Uncle Acid & The Deadbeats

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Uncle Acid & The Deadbeats


“I’m really not sure,” says Kevin Starrs, otherwise known as the eponymous Uncle of UK quartet Uncle Acid & the Deadbeats. “I can’t put my finger on it. I really don’t know where it comes from, because it just seems like it’s such a sudden thing. I wish I knew. I’ve just got no idea how it all happened.”

Starrs isn’t just referring to the popularity of doom metal, but the whirlwind of activity Uncle Acid & the Deadbeats have been in the middle of since forming in Cambridge back in 2009. As it stands, the band have notched up four stellar records – including The Night Creeper, released in September – several international tours, and coverage from the likes of NPR, The Guardian and Pitchfork. Not bad for a band who spent the first half of their career deliberately hiding their online presence, refusing interviews and remaining faceless thanks to an absence of press photos.

“The photo shoots – I was just so against it because I thought it has nothing to do with the music that we make,” says Starrs. “The music’s completely a fictional thing and it had nothing to do with me. I don’t want pictures of me being associated with the music. I still kind of feel that way, but sometimes you have to make compromises on things and it’s not too big a thing to compromise on.

“[At first] we didn’t have any media interest,” he adds. “We didn’t even have pictures of ourselves. It was just all done through word of mouth. I didn’t think that would be possible these days. You see all the different bands and they’ve all got Twitter accounts and you think this is how you have to do it, but we’ve proven that you don’t have to go completely overboard with social media and the press and things like that. If the music’s good enough, people will spread the word for you.”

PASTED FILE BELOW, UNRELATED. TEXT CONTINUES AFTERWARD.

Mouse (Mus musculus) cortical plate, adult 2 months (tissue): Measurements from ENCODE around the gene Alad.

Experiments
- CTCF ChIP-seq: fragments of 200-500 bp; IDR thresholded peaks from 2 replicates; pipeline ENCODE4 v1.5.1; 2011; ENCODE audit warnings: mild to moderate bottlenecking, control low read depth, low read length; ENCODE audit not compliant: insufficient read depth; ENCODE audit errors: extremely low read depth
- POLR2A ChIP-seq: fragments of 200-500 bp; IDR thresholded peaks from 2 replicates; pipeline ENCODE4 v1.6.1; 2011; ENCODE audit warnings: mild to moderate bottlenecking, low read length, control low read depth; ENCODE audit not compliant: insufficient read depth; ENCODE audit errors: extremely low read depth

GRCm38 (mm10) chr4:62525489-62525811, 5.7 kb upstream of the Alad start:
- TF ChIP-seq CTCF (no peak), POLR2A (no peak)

In the case of Uncle Acid, you can be damn sure the music is good. So good, in fact, that it landed them a 13-date tour supporting Black Sabbath a couple of years back. “We would never have dreamed that when I was starting the project,” Starrs says. “We never thought that it would get to that stage at all. We couldn’t even get a lineup together to play a gig, never mind tour with your heroes. It was just completely unimaginable. But it was great – they treated us really well. We respected them, they respected us.”

The Sabbath influence is obvious across Uncle Acid & the Deadbeat’s discography. Starrs’ singing voice is the most obvious parallel – a kind of banshee howl somewhere between a young Ozzy Osbourne and Pentagram’s Bobby Liebling. But although they incorporate their fair share of doom inflections – plodding rhythms, gargantuan riffs – Starrs and company eschew a number of the genre’s defining traits. These aren’t 12-minute songs at less than 60 beats per minute. They’re highly refined, imbued with menace, occult lyricism and massive hooks. Melody is often a dirty word in the context of hard rock, but it’s a vital part of what makes Uncle Acid & the Deadbeats stand out.

Take Pusher Man, for instance; just one of several hook-heavy numbers from The Night Creeper. It kicks off with a hypnotic freight train of a guitar riff, sounding like some unholy concoction of Tony Iommi and Sleep’s Matt Pike. But behind Starrs’ occultish yowl – which, for all its omens of evil, is remarkably poppy – are some vocal harmonies reminiscent of the Shangri-Las.

“To me, a lot of it is just the melodies,” he says. “The melodies back then were just so good and so catchy and the songwriting was great. For me melody started to kind of disappear from a lot of pop music, especially recently. It’s almost impossible to find a good melody in a pop song now which is bizarre.”

At its core, The Night Creeper is a good pop record, as engrossed in the best parts of the Beatles as it is in the muddied menace of Black Sabbath.

“On this one I just felt more comfortable to put songs on that weren’t as obvious. I’m not sure if that’s the right way of putting it. People expect us to have that Sabbath-y sound and the fact that I can be inspired by someone like Pete Green and use that inspiration to write a couple of songs, I thought, ‘This’d be perfect. We’ll just show a wider range of influences on this album,’ and I think we do. It turned out really great in my opinion.”